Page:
The climate crisis has led the planet to a state of emergency. The average temperature has already risen by 1.1 degree Celsius compared to the pre-industrial levels, and it’s close to reaching 1.5°C, a limit that, if surpassed, there will be irreversible effects to ecosystems and human life. 1
In fact, based on more recent data, it is estimated that the increase by 1.5 °C is almost inevitable within the coming decades. In order to keep the temperature at this level, the measures taken for the decrease of greenhouse gas emissions have to be implemented immediately. More specifically, the latest report by the Intergovernmental Panel on Climate Change (IPCC) estimates that in order to hold the temperature increase to 1.5 °C, greenhouse gas emissions should peak by 2025 at the latest and then decrease rapidly in order to be halved by 2030 and reach almost zero by 2050.
In a nutshell, this is the crude reality of climate change and the urgent need that drives all policies for its mitigation and battling on a global level. As a response to the facts above, the European Commission announced the European Green Deal in 2019. 2 This announcement happened in the aftermath of the Paris Agreement for climate change, the “green wave” that swept the European elections of the same year, but also the young people’s demand for climate action, as expressed by the thousands that took to the streets of European cities. Essentially, it is the EU’s growth strategy expressed in environmental terms rather than financial ones. Its main goal is the European economy’s transformation in order to achieve climate neutrality by 2050.
In the past couple of years, with that as its compass, the EU has prioritised clean energy transition. Still, the numerous crises that have taken place since the announcement of the European Green Deal – e.g. the health, financial and energy crises – have led many to dispute the Deal itself as well as the immediate necessity for a green transition. Especially nowadays, given the war Russia is waging against Ukraine, the crucial issue of energy efficiency is often presented as more important than the green transition, with many voices within Europe as well as in Greece advocating for a return to lignite or for exploring alternative fossil fuel sources. How much have the attempts to deviate from the European Green Deal affected the goal for a green energy transition, though? And at the end of the day, are achieving the EU’s climate targets and securing EU’s energy supply contradictory priorities?
It’s a fact that the European Green Deal was disputed by several almost immediately after it was approved by the European Commission. When the Covid-19 pandemic broke out in early 2020, many claimed that the European Green Deal’s implementation should be postponed in order to prioritise dealing with the economic effects of the pandemic. After a politically intense period, it was agreed that countries would focus on green recovery, meaning an economic restructuring that would be done in a way that’s consistent with the necessity to tackle climate change. An indicative example of that is that in the new long-term European budget for 2021-2027, after adaptations that were made due to the Covid-19 pandemic, it is stated that 30% of assets of the several European funds should be directed towards climate action. Similarly, the Recovery and Resilience Facility that has a budget of 750 bn Euros will invest 37% of its assets to actions with a clear ecological target.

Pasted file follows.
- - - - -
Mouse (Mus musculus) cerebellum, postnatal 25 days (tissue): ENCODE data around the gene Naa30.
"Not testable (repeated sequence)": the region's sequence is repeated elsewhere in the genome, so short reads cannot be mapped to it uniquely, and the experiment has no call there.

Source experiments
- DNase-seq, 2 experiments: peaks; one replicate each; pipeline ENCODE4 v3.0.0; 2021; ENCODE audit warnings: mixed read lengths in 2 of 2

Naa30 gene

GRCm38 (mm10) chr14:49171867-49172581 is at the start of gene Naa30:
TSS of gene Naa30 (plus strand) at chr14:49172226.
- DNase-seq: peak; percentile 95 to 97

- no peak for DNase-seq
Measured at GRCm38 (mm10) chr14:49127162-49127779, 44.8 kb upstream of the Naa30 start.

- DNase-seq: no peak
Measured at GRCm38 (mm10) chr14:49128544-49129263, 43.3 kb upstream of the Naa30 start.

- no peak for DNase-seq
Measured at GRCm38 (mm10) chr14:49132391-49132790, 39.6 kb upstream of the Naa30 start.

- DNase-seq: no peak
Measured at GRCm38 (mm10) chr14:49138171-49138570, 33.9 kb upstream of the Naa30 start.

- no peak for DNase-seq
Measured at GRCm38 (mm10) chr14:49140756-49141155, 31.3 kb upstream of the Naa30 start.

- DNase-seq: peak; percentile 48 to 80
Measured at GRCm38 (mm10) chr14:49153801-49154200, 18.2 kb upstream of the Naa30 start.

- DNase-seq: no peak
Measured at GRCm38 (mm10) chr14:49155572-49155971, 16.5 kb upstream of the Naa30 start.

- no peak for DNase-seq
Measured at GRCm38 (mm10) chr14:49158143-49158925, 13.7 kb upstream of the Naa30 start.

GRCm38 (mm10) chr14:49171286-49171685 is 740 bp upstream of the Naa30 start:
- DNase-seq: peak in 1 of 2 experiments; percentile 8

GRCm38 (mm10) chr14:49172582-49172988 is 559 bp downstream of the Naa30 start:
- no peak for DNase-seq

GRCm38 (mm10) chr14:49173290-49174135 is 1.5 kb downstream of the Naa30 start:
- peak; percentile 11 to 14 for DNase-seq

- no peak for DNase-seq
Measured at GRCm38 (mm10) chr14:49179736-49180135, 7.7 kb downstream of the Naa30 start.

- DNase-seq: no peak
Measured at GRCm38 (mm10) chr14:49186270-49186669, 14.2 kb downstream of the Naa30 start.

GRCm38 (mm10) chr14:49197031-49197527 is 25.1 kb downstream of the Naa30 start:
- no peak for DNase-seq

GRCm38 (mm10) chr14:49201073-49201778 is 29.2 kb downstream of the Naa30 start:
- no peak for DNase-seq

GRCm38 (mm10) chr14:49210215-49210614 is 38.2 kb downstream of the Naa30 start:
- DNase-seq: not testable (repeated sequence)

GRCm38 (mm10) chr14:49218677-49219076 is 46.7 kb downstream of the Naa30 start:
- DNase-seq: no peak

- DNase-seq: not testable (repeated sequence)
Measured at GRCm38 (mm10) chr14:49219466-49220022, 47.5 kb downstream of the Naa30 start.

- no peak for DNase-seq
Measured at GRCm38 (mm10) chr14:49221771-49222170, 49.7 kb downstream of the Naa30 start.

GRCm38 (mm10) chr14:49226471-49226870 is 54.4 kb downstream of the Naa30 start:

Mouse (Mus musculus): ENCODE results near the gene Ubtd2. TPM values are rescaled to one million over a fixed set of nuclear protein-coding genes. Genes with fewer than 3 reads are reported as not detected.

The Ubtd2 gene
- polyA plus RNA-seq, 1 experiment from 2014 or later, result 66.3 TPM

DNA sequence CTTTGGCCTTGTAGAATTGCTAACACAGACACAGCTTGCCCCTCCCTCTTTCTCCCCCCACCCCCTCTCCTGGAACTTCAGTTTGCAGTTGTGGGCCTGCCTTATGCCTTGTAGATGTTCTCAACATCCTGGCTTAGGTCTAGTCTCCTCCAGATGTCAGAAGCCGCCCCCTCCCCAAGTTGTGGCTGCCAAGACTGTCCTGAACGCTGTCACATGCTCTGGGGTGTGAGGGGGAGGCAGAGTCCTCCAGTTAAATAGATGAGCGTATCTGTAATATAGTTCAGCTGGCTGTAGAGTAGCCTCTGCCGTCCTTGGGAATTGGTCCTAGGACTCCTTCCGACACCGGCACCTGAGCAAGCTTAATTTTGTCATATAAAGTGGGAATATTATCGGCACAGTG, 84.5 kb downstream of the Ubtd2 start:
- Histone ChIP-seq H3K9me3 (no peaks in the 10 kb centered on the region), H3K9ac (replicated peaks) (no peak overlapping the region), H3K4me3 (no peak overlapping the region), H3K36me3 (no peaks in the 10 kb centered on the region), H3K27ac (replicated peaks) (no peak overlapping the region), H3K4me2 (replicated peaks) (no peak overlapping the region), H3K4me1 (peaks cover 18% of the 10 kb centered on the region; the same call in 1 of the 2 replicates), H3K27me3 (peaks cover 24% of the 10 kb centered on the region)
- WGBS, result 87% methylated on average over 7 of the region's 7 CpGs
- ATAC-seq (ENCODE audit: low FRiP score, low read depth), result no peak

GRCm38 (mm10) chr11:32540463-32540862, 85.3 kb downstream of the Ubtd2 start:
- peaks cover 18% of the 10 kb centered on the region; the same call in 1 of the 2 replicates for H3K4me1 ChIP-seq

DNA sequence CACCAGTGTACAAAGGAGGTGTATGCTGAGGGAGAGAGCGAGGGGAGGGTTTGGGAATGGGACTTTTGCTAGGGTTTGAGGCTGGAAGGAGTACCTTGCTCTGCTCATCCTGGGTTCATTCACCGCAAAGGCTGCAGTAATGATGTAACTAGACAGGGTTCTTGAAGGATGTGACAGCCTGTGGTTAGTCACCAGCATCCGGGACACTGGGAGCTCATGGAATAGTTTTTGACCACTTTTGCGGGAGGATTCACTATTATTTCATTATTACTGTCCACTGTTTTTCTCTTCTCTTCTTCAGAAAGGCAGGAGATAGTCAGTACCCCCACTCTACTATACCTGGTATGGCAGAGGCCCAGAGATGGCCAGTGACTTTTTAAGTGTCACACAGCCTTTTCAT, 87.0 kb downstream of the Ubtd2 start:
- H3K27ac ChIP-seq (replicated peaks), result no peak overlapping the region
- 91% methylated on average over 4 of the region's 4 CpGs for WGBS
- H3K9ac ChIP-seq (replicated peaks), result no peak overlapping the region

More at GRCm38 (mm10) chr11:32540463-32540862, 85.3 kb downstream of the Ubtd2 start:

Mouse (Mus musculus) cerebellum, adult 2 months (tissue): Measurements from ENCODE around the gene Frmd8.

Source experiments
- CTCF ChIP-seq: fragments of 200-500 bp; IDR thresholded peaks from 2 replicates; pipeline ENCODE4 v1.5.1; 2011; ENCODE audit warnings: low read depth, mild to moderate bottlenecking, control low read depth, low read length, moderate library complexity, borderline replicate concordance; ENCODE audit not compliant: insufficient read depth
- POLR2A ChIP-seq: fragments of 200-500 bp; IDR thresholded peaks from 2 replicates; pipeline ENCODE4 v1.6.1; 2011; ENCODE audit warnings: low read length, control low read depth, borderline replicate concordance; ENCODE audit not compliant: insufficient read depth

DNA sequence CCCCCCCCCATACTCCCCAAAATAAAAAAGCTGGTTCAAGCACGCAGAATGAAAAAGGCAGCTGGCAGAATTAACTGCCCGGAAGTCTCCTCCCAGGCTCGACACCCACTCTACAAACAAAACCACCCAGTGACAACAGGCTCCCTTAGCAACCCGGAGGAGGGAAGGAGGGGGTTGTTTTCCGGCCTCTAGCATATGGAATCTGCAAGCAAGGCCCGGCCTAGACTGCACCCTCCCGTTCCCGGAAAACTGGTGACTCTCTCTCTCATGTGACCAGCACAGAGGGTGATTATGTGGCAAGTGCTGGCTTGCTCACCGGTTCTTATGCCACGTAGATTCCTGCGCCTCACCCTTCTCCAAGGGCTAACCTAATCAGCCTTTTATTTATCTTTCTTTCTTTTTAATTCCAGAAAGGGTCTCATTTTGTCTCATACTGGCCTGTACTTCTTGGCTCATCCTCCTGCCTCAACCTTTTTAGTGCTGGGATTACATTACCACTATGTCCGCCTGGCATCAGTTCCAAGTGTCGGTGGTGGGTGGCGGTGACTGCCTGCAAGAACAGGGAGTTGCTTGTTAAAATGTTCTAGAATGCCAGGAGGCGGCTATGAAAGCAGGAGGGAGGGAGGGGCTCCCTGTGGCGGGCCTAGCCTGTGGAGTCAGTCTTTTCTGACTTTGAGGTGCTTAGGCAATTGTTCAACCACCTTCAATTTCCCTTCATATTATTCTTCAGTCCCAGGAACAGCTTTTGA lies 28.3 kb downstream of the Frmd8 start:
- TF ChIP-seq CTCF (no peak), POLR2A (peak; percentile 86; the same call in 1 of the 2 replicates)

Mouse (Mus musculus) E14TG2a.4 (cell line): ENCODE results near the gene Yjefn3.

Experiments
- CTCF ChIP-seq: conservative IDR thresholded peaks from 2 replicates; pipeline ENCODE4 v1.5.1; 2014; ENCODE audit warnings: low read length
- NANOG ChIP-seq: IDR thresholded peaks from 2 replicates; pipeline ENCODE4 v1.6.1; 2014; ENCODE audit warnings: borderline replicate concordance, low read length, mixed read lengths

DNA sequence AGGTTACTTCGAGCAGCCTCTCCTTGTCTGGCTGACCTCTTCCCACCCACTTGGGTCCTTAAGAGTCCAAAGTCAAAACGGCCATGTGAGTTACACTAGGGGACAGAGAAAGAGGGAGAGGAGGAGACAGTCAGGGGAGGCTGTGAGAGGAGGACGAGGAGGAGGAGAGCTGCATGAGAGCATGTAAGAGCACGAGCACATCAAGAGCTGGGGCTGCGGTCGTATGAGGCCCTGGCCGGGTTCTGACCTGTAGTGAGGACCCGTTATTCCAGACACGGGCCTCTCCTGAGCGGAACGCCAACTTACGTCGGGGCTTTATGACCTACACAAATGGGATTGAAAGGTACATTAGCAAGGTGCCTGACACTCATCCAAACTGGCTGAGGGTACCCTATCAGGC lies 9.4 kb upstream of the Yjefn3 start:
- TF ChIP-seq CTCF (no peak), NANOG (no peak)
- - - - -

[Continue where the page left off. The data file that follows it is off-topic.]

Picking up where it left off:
Soon after, and while the health crisis was still ongoing, the initial political commitment for climate neutrality by 2050 became a legally binding obligation with the signing of the European Climate Law (ECL). ECL added another legally binding intermediate target of decreasing greenhouse gas emissions by at least 55% by 2030 compared to 1990. A few months later, the European Commission announced the proposal bundle “fit for 55” 3 for the amendment of the EU’s climate and energy legislation so that it conforms with the updated climate-related targets.
Today, the European Green Deal and its goals are being disputed once more, due to the escalating energy crisis that broke out in 2021 with the prices’ increase and that is now at its peak as a result of the Russian invasion in Ukraine. The common central demand for energy independence from Russian gas and energy efficiency is presented in several member-states including Greece as contradictory or incompatible with the green transition planning.
Many suggest a return to lignite and hard coal solutions. Such an option isn’t environmentally consistent, since lignite and hard coal are the most polluting fuels on the planet and their use is absolutely incompatible with the agreed-upon climate targets. Therefore, it is commonplace that alleviating the climate crisis won’t be possible if we don’t exclude lignite and hard coal from our energy mix once and for all.
In fact, a return to lignite isn’t even financially efficient, especially in Greece that has by far the worst quality of lignite in the whole of Europe. The CO2 rate is increasing 4 despite its initial temporary decrease during the first few days of the war. Also in the undergoing amendment of the EU emissions trading system (EU ETS) in order for it to comply with the fit for 55 package, the majority of the political groups agree to increase rather than put a halt in the targets’ ambitions. This will lead to a further increase in coal’s price in the emissions trading field. Therefore, burning lignite is only better in terms of cost-effectiveness temporarily, because of the current spike in the mineral gas rates, but it certainly isn’t a rentable long-term solution.